But the courts are not inclined to sustain demurrers
upon the ground that the plaintiff's mark is not a valid
technical trade-mark, where the bill contains the specific
charge that the defendant has, by its conduct in the
premises, deceived and misled the public into buying its
goods as and for the plaintiff's goods.^ A defect upon
the face of the bill, such as a failure to show a title to
^Celluloid Mfg-. Co. v. Read, 47 Fed. Rep. 712-716.
^Collins Co. V. Ames, 20 Blatchf. 542; 18 Fed. Rep. 561; Amoskeag-
Mfg-. Co. V. Garner, 54 How. Pr. 297; Carroll v. Ertheiler, 1 Fed.
Rep. 688; Hecht v. Porter, 9 Pac. C. L. J. 569; Osgood v. Rockwood,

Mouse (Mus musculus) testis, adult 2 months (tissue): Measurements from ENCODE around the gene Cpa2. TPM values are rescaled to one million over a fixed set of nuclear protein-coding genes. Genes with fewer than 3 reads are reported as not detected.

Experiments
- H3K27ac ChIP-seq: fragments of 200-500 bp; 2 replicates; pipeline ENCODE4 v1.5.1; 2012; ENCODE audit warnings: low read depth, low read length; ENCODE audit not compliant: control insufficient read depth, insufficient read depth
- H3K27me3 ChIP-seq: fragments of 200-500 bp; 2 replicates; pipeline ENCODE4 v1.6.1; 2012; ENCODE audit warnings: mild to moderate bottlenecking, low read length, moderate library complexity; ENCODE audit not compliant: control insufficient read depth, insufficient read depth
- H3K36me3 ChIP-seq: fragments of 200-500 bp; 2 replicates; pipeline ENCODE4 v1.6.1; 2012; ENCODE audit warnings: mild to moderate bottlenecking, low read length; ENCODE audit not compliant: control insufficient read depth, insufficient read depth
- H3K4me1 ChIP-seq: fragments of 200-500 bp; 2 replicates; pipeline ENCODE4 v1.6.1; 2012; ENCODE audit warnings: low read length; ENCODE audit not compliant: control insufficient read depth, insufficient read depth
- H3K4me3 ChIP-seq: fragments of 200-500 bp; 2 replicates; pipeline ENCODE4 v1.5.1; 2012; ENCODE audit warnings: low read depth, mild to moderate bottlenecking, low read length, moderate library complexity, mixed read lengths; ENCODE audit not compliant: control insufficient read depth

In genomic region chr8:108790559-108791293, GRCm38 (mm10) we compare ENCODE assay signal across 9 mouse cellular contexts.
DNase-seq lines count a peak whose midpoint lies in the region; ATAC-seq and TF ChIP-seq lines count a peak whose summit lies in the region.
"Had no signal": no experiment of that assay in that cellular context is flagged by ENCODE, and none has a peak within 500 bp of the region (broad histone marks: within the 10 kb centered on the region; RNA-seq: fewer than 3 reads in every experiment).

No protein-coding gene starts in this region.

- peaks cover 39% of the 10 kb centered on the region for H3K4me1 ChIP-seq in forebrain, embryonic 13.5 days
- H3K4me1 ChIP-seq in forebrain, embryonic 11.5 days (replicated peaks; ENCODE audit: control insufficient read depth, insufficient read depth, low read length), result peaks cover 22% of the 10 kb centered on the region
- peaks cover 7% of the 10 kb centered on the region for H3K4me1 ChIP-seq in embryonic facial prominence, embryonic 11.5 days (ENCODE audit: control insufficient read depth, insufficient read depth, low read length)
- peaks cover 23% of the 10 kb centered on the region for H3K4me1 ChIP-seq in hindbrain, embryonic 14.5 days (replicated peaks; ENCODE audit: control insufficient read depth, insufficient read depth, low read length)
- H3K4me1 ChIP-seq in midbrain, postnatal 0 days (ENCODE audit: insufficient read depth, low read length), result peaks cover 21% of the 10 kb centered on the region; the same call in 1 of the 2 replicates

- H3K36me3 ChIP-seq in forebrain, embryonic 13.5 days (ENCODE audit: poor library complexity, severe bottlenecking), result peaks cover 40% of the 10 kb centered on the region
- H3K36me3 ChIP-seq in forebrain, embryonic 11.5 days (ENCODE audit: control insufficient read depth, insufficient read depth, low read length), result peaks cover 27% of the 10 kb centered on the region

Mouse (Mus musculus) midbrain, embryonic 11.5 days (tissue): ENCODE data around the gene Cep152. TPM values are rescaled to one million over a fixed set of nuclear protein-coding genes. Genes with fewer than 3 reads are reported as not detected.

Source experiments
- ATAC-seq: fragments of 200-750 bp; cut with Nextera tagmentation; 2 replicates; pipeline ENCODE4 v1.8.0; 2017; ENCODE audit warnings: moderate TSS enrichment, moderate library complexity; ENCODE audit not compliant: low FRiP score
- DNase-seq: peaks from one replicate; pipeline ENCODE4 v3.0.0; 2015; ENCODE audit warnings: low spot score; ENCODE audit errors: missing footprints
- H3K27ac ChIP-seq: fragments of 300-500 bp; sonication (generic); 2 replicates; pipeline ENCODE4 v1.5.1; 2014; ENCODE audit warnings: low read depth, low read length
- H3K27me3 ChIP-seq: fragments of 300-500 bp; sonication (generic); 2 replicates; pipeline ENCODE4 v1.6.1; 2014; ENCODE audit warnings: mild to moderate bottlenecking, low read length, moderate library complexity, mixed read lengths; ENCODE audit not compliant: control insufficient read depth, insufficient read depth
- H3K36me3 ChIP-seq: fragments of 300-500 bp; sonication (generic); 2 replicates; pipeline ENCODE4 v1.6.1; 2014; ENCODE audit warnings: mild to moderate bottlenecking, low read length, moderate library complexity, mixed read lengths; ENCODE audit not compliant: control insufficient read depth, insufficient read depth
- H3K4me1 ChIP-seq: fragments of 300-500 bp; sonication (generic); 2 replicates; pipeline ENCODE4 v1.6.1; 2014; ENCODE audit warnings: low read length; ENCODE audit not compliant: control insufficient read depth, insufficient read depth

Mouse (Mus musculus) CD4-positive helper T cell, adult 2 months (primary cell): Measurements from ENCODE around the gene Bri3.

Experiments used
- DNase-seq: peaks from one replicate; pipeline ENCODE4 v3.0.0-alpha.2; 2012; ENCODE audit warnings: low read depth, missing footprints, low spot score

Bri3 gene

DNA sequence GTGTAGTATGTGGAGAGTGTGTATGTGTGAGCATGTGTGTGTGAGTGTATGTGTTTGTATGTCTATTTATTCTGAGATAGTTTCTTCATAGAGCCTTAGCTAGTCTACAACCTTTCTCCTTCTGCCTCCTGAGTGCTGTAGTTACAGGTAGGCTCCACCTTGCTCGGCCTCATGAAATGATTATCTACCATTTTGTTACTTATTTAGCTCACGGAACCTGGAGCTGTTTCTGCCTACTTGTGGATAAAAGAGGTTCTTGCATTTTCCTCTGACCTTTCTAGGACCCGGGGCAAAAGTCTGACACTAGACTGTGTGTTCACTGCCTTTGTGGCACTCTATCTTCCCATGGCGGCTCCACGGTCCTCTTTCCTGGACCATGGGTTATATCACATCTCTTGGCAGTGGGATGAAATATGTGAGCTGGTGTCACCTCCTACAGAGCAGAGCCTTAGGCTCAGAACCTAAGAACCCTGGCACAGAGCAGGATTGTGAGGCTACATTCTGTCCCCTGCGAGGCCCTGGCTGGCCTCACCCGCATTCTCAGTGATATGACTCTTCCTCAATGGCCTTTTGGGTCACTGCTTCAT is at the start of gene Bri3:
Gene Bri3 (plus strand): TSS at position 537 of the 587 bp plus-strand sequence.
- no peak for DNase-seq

11 Blatchf. 310; Smith v. Reynolds, 10 Blatchf. 100; 13 Blatchf. 458.
SRolt V. Menendez, 23 Fed. Rep. 869-871.
^Collins Chemical Co. v. Capital City Mfg. Co., 42 Fed. Rep. 64.
Â« Putnam Nail Co. v. Bennett, 43 Fed. Rep. 800.
256 LAW OF UlSTFAIR TRADE. [ Â§ 115
the mark in a complainant, must be met by demurrer and
cannot be raised by a plea.^
There are a number of lines of defense which have been
ineffective. Among them are to be particularly noted the
B. The registration of defendant's mark, because regis-
tration is only prima facie evidence of ownership.^
C. Laches or delay, except in unusual cases.*
D. Showing that defendant always placed his own ad-
dress upon his goods, in conjunction with the in-
E. Showing that defendant has always used his own
name or initials in conjunction with the infringing
mark. This is not, of itself, a good defense.^
F. Showing that defendant has always used the word
"Improved" in addition to the alleged infringing